Society – Water – Technology

I Context and ObjectivesEcological Challenges, Social and Economic Opportunities: The Multiple Facets of Major Water Engineering ProjectsInterdisciplinary Research on Water ResourcesThe Interdisciplinary Research Tradition of the BerlinBrandenburg Academy of Sciences and HumanitiesAims and Working Structure of the Interdisciplinary Research Group Society – Water – TechnologyAcknowledgementsMembers of the Interdisciplinary Research Group Society – Water – TechnologyWater Ethics – Orientation for Water Conflicts as Part of Interand Transdisciplinary DeliberationObjectives and ApproachThe Value of Water in Different CulturesJudaism, Christianity, and IslamWestern ModernityThe Need for Water Ethics Beyond Value AssignmentWater EthicsReview of the Literature on Water EthicsSubjects of Water EthicsSubstantial and Procedural Aspects of Water EthicsCultural and Social Preconditions of the Ethical DiscourseWater ConflictsWater Ethics and Specific Water ConflictsReferencesII Major Water Engineering Projects – Challenges, Problems, OpportunitiesMajor Water Engineering Projects: Definitions, Framework Conditions, Systemic EffectsDefinition of Major Water Engineering Projects – A ProposalWater Technologies – Uses and FunctionsWater StorageWater DistributionWater UsePrinciples, Trends and Framework Conditions of Major Water Engineering ProjectsAn Evaluation Framework of MWEPsReferencesA Global View on Future Major Water Engineering ProjectsIntroductionMajor Engineering Projects in the Water SectorInterbasin Water-Transfer ProjectsNavigable WaterwaysHydropower Mega DamsLarge-Scale Restoration ProjectsDiscussionReferencesNeglected Values of Major Water Engineering Projects: Ecosystem Services, Social Impacts, and Economic ValuationControversial Discussions About Benefits and Costs of Major Water Engineering ProjectsThe Emergence of Major Water Engineering Projects Worldwide: Large Dams on the AdvanceMaking Ecosystem Services and Distributional Concerns Visible and Incorporating Them into Decision MakingThe Concept of Total Economic ValueEcological Trade-OffsSocial ConflictsPotential and Limits of Economic AnalysisConcluding RemarksReferencesWater Governance: A Systemic ApproachIntroductionSystem Theory RevisitedThe Governance ApproachDealing with ComplexityReferencesResearch in Two Case Studies: Irrigation and Land Use in the Fergana Valley and Water Management in the Lower Jordan ValleySelection of the Case Studies: A Wide Spectrum of Socio-Economic and Ecological Framework ConditionsThe Fergana ValleyThe Lower Jordan River Basin and the Red Sea–Dead Sea Conveyance ProjectSignificance and Exemplary Importance of the Case StudiesReferencesIII The Fergana Valley – Uzbekistan's Hydro-Agricultural System Between Inertia and ChangeBetween Multiple Transformations and Systemic Path DependenciesPost-Soviet Transformation as a Multi-dimensional, Long-Term ProcessTransformation and Path Dependencies in Fergana Valley's Post-Soviet AgricultureTransformation and Path Dependencies in Fergana Valley's Post-Soviet Irrigation SystemResearching the Fergana Valley: Tasks and TopicsReferencesFrom Upscaling to Rescaling: Transforming the Fergana Basin from Tsarist Irrigation to Water Management for an Independent UzbekistanIntroductionSalient Features of Fergana's Irrigation SystemHistorical Setting of Tsarist Plans to Utilise Central Asian Water Resources to Large-Scale Soviet Irrigation in the Fergana ValleyGeographical Rescaling After IndependencePersistence and Change Within Uzbekistan's Water ManagementReferencesIrrigation Infrastructure in Fergana Today: Ecological Implications – Economic NecessitiesIntroductionGeneral Overview of Fergana ValleyGeography (Geomorphological Structure)ClimateDemographyLand Use and Agricultural ProductionWater Resources Management in the Fergana ValleyHydrological CharacteristicsIrrigation NetworkCollector-Drainage NetworkManagement StructuresAgricultural Water UseEcological Impact of Water Management and Irrigation PracticesEconomical Necessities to Maintain Irrigation InfrastructuresWater ProductivityConclusionsReferencesWhere Water Meets Agriculture: The Ambivalent Role of Water Users AssociationsWUAs in the Global Discourse on Integrated Water Resources ManagementWUAs as Building Blocks of Irrigation Management in the Fergana ValleyEarly Origins of WUAsOrganisational Structure of WUAsSpatial Reform of WUAsCurrent Status of WUAsFergana Valley's WUAs in PracticePractices of RepresentationPractices of LeadershipPractices of RegulationPractices of EducationWUAs as Models for Emulation?ReferencesTheory, the Market and the State: Agricultural Reforms in Post Socialist Uzbekistan Between Economic Incentives and Institutional ObstaclesIntroduction: The Need to Price Water Resources in the Fergana ValleySome Economics of Water PricingWhat Are the Full Costs of Water and Its Services?Who Should Bear the Full Costs of Water Services?Political and Institutional ObstaclesProtection of the Agricultural SectorNo Freedom for Individual ChoiceLack of Clearly Defined Water Rights and Unclear Role of Water Users AssociationsConcluding RemarksReferencesIV The Lower Jordan Valley – The Red Sea-Dead Sea onveyance Project and Its Complex HistoryWater Resources, Cooperation and Power Asymmetries in the Water Management of the Lower Jordan Valley: The Situation Today and the Path that Has Led ThereWater Resources of the Lower Jordan BasinWater Uses and Water AbstractionsWater BalanceEnvironmental Consequences of Current Water UsesClimate and DemographyProposed StrategiesHistory of Water Conflicts, Cooperation and TreatiesThe Johnston PlanThe Agreement Concerning the Utilisation of the Yarmuk WatersThe Peace Treaty Between Israel and JordanThe Oslo II AgreementThe Red Sea–Dead Sea Water Conveyance Study ProgrammeThe Water Swap Memorandum of UnderstandingConclusionsReferencesReclaiming the Dead Sea: Alternatives for ActionIntroductionWater Scarcity in the Jordan River BasinWater Conveyance from the Red Sea and the Mediterranean SeaRed Sea–Dead Sea Water ConveyanceMediterranean Sea–Dead Sea Water ConveyanceSouthern Route (Ashkelon → Qumran)Northern Route (Atlit → Naharayim-Bakura → Dead Sea)Dead Sea Reclamation Based on Recycled WaterHow to Cover the Cost of Dead Sea Reclamation?Concluding CommentsReferencesJordan's Shadow State and Water Management: Prospects for Water Security Will Depend on Politics and Regional CooperationDefining the ProblemDemand Exceeds SupplyUnpredictable Transboundary FlowsGovernance ShortcomingsThe Shadow StateThe Politics of Co-optionPolitics of WaterProposed ActionsBuilding Water Security Through Political ReformsNational and Regional SolutionsConclusionReferencesTechnologies, Incentives and Cost Recovery: Is There an Israeli Role Model?IntroductionThe Evolution of Israel's Water and Agrarian PolicyReform of the Water Management InstitutionsDesalinationExtension of Wastewater Treatment PlantsEconomic Instruments and IncentivesAwareness-Raising MeasuresDiscussion of Water Management ImpactsCan Israel Serve as a Role Model? 10 Lessons to Be LearntReferencesV Outlook and Options for ActionLessons Learnt, Open Research Questions and RecommendationsIntroductionThe Fergana ValleyThe Lower Jordan BasinCross-Analysis of the Case StudiesStrengthening International Coordination and Cooperation Around WEPsEnhancing Planning Processes and Evaluation Tools for MWEPsImproving Responsiveness and ResponsibilityMWEPs as Coupled Technical-Social-Environmental SystemsConcluding RemarksReferences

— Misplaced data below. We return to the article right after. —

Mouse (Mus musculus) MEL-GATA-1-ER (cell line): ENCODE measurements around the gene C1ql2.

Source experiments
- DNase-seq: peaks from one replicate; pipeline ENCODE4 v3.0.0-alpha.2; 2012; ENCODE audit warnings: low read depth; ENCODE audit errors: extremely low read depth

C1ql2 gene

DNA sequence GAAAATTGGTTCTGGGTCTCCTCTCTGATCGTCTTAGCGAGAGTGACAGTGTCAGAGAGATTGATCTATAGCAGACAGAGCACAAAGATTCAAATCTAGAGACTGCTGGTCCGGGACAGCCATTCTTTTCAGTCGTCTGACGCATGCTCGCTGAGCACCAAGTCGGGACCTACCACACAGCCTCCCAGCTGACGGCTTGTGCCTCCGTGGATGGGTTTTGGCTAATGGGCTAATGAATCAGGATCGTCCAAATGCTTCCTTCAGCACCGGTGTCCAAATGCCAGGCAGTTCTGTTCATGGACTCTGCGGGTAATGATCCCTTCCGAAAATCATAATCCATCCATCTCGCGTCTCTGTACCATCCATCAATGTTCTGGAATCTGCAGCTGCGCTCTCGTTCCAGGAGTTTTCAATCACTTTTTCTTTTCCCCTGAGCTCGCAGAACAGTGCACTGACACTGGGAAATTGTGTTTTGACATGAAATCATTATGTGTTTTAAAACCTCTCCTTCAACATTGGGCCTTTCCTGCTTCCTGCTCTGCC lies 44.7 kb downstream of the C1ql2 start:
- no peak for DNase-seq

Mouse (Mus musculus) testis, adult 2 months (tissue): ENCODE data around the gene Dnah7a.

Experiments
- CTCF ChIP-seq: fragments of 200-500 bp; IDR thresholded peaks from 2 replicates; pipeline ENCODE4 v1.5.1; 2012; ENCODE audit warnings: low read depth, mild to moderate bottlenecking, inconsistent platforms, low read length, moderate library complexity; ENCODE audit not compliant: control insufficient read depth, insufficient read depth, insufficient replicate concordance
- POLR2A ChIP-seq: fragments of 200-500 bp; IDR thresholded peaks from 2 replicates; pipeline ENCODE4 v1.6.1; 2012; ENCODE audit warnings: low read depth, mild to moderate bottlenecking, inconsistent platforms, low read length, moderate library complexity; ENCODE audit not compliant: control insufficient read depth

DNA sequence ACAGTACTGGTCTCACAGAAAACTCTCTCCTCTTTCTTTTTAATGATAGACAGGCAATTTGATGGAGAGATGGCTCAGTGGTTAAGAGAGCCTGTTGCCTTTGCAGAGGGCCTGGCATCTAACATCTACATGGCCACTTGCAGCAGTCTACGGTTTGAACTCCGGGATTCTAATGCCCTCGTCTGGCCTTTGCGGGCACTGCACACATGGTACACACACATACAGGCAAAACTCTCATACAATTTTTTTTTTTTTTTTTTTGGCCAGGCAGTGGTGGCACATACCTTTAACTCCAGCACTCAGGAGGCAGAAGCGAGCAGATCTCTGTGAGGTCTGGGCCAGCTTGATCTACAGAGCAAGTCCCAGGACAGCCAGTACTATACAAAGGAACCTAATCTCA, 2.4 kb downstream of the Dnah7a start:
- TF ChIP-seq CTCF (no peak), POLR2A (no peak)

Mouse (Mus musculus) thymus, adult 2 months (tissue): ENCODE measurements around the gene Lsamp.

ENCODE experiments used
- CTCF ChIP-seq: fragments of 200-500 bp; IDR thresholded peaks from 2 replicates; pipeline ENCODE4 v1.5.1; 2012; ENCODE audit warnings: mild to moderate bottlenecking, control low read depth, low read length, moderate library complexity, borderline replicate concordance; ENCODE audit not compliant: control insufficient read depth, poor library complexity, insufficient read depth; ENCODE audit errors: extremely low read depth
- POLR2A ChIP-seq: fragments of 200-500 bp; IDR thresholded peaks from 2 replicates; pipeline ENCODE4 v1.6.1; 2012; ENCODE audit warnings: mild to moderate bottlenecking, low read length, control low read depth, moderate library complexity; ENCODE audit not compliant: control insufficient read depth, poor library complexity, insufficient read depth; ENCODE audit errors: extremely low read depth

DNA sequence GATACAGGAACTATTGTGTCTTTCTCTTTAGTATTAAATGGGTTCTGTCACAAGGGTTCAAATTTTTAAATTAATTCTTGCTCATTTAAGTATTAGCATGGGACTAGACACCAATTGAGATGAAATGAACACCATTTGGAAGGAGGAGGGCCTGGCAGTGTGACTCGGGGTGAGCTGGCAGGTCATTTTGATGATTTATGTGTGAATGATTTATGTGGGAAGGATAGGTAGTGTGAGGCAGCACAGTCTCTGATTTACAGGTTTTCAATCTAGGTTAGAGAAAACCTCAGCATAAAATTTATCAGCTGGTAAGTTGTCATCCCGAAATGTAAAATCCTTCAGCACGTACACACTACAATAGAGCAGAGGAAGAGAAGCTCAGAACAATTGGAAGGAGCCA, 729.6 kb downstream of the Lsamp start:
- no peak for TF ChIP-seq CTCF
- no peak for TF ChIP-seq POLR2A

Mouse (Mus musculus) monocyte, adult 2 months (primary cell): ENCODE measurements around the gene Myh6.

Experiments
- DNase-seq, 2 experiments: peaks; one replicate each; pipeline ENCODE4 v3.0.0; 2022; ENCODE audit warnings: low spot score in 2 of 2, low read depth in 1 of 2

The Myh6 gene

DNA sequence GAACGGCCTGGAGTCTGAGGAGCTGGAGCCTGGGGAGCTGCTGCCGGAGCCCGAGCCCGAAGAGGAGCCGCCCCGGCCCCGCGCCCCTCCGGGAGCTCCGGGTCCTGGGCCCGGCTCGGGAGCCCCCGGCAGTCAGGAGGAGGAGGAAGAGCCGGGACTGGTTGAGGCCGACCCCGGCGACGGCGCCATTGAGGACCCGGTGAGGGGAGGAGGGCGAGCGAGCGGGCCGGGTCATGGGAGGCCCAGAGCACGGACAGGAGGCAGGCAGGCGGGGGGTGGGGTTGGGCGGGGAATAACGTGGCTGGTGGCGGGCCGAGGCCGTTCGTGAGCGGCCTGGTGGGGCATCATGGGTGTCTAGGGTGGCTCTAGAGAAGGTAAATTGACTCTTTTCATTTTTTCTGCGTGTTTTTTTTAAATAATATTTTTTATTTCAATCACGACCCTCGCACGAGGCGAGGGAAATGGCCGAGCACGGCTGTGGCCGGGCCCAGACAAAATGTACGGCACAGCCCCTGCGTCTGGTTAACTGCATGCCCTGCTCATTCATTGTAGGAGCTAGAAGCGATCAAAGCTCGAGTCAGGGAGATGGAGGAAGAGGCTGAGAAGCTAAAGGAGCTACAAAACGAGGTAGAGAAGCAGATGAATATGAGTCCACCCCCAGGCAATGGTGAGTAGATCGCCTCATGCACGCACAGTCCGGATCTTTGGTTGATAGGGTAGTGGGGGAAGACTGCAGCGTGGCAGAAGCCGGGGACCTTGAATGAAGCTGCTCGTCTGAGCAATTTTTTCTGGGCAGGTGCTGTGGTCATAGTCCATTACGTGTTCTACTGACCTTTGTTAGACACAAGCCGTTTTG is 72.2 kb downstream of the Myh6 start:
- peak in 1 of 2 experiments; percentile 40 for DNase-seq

Next >